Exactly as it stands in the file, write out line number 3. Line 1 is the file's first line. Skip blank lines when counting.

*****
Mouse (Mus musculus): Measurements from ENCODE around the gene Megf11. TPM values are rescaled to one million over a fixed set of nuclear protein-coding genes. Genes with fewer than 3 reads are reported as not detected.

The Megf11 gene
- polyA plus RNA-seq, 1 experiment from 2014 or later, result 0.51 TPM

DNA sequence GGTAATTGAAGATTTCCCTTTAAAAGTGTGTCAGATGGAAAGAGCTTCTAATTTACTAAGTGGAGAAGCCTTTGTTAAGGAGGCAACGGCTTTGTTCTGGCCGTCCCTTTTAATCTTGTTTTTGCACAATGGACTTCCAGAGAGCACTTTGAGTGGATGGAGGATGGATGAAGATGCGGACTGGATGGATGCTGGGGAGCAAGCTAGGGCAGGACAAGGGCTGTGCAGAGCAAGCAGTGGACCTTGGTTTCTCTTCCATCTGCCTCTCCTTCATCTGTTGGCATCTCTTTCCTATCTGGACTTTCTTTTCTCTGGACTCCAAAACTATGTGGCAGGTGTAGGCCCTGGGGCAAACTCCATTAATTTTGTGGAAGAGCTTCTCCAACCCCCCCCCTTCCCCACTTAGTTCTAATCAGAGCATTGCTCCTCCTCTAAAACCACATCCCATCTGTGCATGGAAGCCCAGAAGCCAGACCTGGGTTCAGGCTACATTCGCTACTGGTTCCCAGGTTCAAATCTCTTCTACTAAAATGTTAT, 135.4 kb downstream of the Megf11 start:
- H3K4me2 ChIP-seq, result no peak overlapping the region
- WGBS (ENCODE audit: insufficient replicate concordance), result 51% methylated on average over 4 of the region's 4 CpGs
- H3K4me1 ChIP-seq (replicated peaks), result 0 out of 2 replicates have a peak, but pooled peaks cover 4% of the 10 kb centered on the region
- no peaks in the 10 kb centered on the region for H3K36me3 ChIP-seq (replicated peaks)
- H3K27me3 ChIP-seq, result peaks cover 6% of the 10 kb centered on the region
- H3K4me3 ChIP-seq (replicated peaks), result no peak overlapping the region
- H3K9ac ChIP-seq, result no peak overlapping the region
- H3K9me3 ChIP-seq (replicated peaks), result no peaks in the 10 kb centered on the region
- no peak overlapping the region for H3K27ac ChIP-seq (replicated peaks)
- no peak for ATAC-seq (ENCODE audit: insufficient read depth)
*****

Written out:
- polyA plus RNA-seq, 1 experiment from 2014 or later, result 0.51 TPM